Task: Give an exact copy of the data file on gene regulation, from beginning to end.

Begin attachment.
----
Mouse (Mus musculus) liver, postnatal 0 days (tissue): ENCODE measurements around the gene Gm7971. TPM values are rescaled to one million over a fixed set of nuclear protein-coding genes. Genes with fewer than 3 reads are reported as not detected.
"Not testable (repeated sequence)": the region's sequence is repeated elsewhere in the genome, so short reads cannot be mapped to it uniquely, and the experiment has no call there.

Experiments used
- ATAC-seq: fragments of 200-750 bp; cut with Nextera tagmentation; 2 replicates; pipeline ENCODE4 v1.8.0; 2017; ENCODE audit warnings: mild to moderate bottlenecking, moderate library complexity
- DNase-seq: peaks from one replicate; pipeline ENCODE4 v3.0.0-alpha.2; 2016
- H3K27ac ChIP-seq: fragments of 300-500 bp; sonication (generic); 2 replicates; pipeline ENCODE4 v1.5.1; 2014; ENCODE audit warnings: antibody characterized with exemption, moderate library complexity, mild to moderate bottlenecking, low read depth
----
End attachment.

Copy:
Mouse (Mus musculus) liver, postnatal 0 days (tissue): ENCODE measurements around the gene Gm7971. TPM values are rescaled to one million over a fixed set of nuclear protein-coding genes. Genes with fewer than 3 reads are reported as not detected.
"Not testable (repeated sequence)": the region's sequence is repeated elsewhere in the genome, so short reads cannot be mapped to it uniquely, and the experiment has no call there.

Experiments used
- ATAC-seq: fragments of 200-750 bp; cut with Nextera tagmentation; 2 replicates; pipeline ENCODE4 v1.8.0; 2017; ENCODE audit warnings: mild to moderate bottlenecking, moderate library complexity
- DNase-seq: peaks from one replicate; pipeline ENCODE4 v3.0.0-alpha.2; 2016
- H3K27ac ChIP-seq: fragments of 300-500 bp; sonication (generic); 2 replicates; pipeline ENCODE4 v1.5.1; 2014; ENCODE audit warnings: antibody characterized with exemption, moderate library complexity, mild to moderate bottlenecking, low read depth